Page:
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Foie gras illegal say protesters

Animal rights group say 85% of producers defy EU law that forbids keeping ducks in individual cages

15 December 2011

AN ANIMAL rights group has launched a new Stop Gavage campaign as it says that 85% of the foie gras sold in France is illegal.

The group L214 points to EU regulations forbidding the use of individual cages to hold the ducks during the force-feeding gavage and say this is widely ignored since France awarded itself an extension until December 2015 for its introduction.

L214 says that 30% of producers for Label Rouge foie gras - a legally defined standard for free-range poultry - use individual cages and 96% of non-red label foie gras is produced this way.

Since the beginning of this year an EU directive forbids foie gras producers from using individual cages and says open collective cages should be used.

Ducks and geese, the directive says, should be able to "turn round without difficulty", "flap their wings" and "mix freely with other birds" and L214 says that ducks in individual cages cannot do any of these. Geese make up just 5% of the foie gras market in France and are raised in open fields.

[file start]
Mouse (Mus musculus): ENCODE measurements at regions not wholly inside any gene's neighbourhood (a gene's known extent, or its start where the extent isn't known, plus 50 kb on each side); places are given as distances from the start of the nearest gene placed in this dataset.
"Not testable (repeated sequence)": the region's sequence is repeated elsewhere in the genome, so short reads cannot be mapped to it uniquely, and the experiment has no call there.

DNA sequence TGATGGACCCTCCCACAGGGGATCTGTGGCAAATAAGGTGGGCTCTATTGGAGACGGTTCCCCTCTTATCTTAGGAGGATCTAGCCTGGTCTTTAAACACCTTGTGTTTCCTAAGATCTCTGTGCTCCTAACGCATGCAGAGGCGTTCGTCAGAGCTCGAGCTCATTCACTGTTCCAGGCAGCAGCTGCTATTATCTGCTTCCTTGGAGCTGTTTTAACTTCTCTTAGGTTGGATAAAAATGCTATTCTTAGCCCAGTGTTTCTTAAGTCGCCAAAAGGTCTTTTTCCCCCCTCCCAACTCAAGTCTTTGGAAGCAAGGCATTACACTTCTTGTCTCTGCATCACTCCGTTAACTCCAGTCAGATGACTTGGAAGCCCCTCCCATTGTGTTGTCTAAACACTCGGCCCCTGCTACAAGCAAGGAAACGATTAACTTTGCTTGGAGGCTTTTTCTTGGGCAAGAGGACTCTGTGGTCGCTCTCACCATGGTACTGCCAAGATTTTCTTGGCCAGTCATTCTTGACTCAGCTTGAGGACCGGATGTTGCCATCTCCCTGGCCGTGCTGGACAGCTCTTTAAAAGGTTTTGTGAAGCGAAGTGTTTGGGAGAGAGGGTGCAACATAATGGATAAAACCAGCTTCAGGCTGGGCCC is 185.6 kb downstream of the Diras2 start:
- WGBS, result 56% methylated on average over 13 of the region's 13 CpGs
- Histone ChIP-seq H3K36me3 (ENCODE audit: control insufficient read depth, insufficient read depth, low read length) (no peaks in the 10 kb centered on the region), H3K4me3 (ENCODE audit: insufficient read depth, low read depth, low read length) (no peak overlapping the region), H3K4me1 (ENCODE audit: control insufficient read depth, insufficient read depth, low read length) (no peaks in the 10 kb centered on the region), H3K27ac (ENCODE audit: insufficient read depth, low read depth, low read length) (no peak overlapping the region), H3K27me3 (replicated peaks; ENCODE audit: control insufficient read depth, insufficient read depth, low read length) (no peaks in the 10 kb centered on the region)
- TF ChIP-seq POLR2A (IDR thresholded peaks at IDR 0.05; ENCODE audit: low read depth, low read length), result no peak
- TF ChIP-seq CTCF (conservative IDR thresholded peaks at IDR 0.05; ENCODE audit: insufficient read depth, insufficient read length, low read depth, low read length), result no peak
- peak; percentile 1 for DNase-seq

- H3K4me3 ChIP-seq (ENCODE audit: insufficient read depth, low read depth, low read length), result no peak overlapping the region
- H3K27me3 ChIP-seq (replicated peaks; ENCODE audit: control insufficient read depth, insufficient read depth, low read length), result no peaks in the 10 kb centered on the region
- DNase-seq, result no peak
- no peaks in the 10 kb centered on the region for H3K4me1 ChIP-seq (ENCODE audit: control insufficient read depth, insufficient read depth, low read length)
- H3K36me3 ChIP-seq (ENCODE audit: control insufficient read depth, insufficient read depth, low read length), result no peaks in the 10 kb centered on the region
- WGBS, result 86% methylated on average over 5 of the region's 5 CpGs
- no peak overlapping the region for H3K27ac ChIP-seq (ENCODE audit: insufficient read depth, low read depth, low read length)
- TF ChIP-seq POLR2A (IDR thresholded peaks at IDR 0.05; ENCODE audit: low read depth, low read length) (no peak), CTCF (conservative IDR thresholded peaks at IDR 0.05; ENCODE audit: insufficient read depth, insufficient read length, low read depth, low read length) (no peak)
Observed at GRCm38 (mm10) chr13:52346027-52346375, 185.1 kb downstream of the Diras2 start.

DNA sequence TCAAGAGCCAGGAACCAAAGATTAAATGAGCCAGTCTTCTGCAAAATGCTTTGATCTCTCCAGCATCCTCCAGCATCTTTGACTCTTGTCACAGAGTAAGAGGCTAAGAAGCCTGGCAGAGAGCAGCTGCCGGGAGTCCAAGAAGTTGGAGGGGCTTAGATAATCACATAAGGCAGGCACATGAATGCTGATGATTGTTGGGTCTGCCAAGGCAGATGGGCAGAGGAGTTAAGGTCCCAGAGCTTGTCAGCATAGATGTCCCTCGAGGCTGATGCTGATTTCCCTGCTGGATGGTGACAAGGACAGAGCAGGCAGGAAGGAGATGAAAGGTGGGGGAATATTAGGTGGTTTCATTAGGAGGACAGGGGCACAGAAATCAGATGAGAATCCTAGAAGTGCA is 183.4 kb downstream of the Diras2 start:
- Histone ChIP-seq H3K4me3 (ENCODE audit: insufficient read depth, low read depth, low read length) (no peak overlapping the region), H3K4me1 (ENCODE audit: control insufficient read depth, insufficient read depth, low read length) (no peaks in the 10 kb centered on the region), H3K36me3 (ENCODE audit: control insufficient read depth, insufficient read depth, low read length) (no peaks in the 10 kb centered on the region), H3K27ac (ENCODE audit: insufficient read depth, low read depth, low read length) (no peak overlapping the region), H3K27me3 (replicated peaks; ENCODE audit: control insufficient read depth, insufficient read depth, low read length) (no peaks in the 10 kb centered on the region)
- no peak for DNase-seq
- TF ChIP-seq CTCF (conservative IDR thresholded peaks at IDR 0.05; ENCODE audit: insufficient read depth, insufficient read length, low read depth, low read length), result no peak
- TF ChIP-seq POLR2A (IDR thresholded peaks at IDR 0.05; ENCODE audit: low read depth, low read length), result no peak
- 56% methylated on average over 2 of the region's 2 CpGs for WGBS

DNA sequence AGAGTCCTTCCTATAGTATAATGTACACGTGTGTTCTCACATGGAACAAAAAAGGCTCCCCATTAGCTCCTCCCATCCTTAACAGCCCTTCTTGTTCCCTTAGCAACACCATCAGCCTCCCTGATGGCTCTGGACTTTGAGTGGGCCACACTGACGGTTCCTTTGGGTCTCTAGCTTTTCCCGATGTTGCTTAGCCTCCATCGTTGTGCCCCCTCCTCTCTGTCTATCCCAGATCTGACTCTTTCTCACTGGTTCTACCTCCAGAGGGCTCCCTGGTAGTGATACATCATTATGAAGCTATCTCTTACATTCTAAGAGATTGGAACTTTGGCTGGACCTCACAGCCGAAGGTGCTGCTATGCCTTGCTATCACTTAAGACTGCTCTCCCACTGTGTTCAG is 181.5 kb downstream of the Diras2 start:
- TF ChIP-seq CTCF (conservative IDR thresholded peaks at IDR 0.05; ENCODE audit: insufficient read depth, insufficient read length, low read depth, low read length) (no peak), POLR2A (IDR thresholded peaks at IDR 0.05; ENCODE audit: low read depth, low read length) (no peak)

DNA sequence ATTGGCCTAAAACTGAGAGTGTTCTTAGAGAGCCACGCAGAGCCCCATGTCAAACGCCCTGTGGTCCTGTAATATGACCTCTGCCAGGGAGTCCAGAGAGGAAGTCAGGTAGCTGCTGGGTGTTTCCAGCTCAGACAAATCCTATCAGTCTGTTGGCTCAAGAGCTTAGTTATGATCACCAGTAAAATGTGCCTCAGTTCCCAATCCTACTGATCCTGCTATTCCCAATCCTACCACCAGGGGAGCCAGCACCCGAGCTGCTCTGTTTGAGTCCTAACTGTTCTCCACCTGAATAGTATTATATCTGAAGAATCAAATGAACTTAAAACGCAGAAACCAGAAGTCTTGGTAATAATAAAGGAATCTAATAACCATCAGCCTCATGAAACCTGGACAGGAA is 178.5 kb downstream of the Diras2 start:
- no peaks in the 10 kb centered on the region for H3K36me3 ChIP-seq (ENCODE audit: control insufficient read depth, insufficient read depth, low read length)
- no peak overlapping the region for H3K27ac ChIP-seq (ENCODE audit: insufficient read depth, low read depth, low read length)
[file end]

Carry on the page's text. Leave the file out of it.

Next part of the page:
The group has also fought a long campaign against the gavage, saying the force-feeding of the birds with corn is like "torture".

A press release from L214 says the gavage disrupts the liver and leaves the bird unable to regulate its body temperature and leading to fatty degeneration of the organ. The liver grows to 10 times its size, leading to difficulty in breathing and in moving around.

It says there is an organic alternative - which they call faux gras - and L214 will hold a tasting and protest meeting outside the Champs-Elysées branch of Monoprix on Saturday.

Meanwhile, foie gras producers in the south-west say that two-thirds of the foie gras sold in France actually comes from Hungary and they are demanding the introduction of an IGP indication géographique protégée label to show where products are produced.

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